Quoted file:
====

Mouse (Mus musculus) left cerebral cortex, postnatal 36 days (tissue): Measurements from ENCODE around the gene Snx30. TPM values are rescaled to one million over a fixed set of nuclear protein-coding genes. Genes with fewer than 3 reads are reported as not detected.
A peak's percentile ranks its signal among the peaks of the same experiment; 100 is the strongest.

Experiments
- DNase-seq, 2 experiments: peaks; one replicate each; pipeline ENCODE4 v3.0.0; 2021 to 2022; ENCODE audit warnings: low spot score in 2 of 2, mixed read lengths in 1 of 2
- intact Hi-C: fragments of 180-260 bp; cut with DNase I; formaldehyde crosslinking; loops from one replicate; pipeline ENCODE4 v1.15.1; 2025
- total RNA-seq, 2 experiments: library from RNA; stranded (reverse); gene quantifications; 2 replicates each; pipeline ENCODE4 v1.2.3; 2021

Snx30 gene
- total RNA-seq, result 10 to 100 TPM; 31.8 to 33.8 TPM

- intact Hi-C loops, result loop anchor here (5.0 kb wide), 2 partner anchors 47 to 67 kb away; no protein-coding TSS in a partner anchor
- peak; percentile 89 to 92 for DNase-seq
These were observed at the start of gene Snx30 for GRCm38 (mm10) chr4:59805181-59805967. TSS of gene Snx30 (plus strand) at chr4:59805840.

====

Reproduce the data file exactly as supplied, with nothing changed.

Mouse (Mus musculus) left cerebral cortex, postnatal 36 days (tissue): Measurements from ENCODE around the gene Snx30. TPM values are rescaled to one million over a fixed set of nuclear protein-coding genes. Genes with fewer than 3 reads are reported as not detected.
A peak's percentile ranks its signal among the peaks of the same experiment; 100 is the strongest.

Experiments
- DNase-seq, 2 experiments: peaks; one replicate each; pipeline ENCODE4 v3.0.0; 2021 to 2022; ENCODE audit warnings: low spot score in 2 of 2, mixed read lengths in 1 of 2
- intact Hi-C: fragments of 180-260 bp; cut with DNase I; formaldehyde crosslinking; loops from one replicate; pipeline ENCODE4 v1.15.1; 2025
- total RNA-seq, 2 experiments: library from RNA; stranded (reverse); gene quantifications; 2 replicates each; pipeline ENCODE4 v1.2.3; 2021

Snx30 gene
- total RNA-seq, result 10 to 100 TPM; 31.8 to 33.8 TPM

- intact Hi-C loops, result loop anchor here (5.0 kb wide), 2 partner anchors 47 to 67 kb away; no protein-coding TSS in a partner anchor
- peak; percentile 89 to 92 for DNase-seq
These were observed at the start of gene Snx30 for GRCm38 (mm10) chr4:59805181-59805967. TSS of gene Snx30 (plus strand) at chr4:59805840.